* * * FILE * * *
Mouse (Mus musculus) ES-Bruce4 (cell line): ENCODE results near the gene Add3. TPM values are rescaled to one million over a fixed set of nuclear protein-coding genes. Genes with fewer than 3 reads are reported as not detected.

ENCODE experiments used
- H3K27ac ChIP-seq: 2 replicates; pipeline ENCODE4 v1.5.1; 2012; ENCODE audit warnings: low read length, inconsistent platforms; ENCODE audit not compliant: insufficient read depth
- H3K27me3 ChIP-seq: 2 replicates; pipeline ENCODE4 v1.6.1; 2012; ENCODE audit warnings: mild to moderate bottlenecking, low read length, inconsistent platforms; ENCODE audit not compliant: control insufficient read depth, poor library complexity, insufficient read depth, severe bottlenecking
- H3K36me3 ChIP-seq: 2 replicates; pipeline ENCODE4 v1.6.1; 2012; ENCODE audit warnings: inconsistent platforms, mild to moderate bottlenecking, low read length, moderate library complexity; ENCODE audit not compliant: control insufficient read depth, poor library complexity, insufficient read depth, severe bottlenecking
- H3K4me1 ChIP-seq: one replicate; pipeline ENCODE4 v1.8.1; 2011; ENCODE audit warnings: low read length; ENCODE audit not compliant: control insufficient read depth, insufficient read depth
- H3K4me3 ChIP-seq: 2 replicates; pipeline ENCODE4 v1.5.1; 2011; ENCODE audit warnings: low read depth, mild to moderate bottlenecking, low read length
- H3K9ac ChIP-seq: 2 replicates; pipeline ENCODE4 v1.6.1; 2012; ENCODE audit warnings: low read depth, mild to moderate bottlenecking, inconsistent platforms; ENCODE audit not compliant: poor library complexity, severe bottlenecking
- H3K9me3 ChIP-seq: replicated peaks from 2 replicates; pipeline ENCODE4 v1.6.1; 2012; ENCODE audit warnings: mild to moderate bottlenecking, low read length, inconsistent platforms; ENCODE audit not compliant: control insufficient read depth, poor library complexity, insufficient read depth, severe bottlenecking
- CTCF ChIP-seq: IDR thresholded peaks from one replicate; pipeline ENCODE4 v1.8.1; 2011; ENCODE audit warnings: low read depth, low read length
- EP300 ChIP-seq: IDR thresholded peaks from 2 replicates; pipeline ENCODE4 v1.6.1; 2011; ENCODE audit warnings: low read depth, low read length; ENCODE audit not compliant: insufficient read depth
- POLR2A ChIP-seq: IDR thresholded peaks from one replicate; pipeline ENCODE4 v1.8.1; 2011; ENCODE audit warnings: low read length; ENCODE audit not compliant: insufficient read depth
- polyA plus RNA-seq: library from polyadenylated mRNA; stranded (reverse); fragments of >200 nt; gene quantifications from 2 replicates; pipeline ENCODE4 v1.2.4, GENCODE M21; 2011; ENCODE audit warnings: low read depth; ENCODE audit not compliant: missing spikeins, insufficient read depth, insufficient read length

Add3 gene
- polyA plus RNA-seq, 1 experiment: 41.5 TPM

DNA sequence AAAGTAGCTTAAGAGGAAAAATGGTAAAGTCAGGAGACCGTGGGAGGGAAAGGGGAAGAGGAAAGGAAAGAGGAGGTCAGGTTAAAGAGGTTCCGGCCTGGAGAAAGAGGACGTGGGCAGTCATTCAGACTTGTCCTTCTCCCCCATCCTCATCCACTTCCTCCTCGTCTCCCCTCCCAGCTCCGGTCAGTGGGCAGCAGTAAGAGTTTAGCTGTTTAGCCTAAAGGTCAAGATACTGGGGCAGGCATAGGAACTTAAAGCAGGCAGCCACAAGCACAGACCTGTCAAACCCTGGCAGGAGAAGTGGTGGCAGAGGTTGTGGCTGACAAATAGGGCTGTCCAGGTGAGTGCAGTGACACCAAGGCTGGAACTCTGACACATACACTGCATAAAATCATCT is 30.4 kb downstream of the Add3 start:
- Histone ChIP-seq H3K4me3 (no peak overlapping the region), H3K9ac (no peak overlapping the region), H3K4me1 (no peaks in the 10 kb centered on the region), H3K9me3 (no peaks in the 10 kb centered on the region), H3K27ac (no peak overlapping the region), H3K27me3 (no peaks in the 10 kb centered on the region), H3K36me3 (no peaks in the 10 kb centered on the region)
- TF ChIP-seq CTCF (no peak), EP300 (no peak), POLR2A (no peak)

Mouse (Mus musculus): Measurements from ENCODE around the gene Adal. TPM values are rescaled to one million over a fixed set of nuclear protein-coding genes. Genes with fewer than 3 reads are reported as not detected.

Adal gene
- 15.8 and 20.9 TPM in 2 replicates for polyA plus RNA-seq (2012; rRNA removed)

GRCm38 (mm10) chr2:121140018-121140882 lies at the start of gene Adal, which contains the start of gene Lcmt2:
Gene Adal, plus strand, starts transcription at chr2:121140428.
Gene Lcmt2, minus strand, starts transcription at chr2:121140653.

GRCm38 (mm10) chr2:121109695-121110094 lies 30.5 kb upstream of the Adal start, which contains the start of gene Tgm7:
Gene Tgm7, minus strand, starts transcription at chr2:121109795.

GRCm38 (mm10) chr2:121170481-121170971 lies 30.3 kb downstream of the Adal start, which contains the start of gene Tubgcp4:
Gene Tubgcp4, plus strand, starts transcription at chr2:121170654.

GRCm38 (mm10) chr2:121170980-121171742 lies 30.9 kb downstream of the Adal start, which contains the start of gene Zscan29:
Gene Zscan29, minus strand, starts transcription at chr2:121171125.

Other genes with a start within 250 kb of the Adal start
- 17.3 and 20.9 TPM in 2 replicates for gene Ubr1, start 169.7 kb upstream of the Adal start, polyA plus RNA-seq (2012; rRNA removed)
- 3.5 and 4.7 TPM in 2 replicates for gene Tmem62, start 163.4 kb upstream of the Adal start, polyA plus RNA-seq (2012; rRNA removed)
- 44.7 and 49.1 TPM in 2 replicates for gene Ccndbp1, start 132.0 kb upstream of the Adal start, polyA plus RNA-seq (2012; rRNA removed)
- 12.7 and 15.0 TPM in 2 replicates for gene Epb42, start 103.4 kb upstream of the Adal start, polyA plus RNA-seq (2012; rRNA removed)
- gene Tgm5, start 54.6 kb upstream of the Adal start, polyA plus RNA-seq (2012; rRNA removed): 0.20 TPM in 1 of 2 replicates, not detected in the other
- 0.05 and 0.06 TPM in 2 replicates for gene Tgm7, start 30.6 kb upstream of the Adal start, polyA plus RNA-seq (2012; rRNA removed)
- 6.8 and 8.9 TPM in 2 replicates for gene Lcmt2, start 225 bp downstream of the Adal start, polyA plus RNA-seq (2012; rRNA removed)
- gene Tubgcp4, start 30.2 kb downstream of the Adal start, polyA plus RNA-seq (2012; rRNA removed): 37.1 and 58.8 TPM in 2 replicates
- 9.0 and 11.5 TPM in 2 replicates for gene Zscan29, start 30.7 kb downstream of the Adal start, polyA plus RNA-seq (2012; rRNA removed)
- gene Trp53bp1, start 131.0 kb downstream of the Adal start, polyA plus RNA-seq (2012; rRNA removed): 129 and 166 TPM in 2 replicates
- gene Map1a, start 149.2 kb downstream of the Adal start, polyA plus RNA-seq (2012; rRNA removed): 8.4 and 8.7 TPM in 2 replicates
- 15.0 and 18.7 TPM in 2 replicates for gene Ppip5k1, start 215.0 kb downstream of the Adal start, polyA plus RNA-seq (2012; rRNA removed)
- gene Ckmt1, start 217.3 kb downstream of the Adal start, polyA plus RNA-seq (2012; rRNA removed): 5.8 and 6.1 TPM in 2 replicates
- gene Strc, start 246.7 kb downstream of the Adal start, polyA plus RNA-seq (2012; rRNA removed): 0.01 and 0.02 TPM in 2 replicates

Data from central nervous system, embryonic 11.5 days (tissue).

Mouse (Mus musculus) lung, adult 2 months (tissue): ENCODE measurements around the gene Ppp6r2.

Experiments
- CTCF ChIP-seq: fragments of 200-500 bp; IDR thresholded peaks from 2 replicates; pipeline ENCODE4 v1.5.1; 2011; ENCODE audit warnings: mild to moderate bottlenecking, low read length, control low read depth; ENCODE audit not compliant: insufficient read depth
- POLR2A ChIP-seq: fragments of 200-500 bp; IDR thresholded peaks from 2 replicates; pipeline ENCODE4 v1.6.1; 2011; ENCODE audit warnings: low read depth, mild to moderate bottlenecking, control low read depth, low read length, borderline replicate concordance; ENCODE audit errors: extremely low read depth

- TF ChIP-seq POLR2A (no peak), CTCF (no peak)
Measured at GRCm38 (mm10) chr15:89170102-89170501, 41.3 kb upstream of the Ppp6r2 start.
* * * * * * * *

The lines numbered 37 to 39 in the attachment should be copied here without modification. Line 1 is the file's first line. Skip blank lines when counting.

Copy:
- 0.05 and 0.06 TPM in 2 replicates for gene Tgm7, start 30.6 kb upstream of the Adal start, polyA plus RNA-seq (2012; rRNA removed)
- 6.8 and 8.9 TPM in 2 replicates for gene Lcmt2, start 225 bp downstream of the Adal start, polyA plus RNA-seq (2012; rRNA removed)
- gene Tubgcp4, start 30.2 kb downstream of the Adal start, polyA plus RNA-seq (2012; rRNA removed): 37.1 and 58.8 TPM in 2 replicates